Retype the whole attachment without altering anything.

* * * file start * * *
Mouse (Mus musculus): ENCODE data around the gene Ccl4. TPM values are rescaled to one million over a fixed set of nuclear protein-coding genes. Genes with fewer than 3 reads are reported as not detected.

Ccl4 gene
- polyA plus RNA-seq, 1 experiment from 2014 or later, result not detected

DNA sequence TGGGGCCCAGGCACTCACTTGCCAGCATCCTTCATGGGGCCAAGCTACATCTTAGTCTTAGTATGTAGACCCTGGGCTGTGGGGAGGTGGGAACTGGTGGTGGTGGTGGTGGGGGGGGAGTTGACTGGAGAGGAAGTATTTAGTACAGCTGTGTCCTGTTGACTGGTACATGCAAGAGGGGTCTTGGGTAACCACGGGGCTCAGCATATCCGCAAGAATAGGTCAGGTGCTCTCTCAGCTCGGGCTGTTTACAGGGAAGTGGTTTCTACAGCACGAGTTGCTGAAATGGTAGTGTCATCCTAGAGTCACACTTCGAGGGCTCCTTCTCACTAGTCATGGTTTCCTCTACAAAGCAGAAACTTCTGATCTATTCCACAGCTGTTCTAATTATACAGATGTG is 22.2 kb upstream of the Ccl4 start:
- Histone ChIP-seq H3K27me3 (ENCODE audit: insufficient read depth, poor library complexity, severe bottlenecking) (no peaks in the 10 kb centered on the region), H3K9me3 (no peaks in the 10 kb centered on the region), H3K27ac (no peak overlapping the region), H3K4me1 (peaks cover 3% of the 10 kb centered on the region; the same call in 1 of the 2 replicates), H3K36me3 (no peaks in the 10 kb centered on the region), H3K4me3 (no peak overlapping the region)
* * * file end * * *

Mouse (Mus musculus): ENCODE data around the gene Ccl4. TPM values are rescaled to one million over a fixed set of nuclear protein-coding genes. Genes with fewer than 3 reads are reported as not detected.

Ccl4 gene
- polyA plus RNA-seq, 1 experiment from 2014 or later, result not detected

DNA sequence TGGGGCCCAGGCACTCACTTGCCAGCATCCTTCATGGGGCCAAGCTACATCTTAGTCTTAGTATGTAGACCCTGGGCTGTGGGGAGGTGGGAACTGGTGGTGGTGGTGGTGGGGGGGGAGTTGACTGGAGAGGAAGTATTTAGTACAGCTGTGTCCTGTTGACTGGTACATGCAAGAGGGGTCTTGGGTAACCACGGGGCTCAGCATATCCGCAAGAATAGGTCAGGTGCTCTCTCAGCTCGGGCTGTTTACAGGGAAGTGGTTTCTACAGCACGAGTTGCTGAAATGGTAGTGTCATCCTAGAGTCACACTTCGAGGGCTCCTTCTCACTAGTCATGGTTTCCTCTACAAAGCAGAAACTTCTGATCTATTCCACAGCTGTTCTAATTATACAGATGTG is 22.2 kb upstream of the Ccl4 start:
- Histone ChIP-seq H3K27me3 (ENCODE audit: insufficient read depth, poor library complexity, severe bottlenecking) (no peaks in the 10 kb centered on the region), H3K9me3 (no peaks in the 10 kb centered on the region), H3K27ac (no peak overlapping the region), H3K4me1 (peaks cover 3% of the 10 kb centered on the region; the same call in 1 of the 2 replicates), H3K36me3 (no peaks in the 10 kb centered on the region), H3K4me3 (no peak overlapping the region)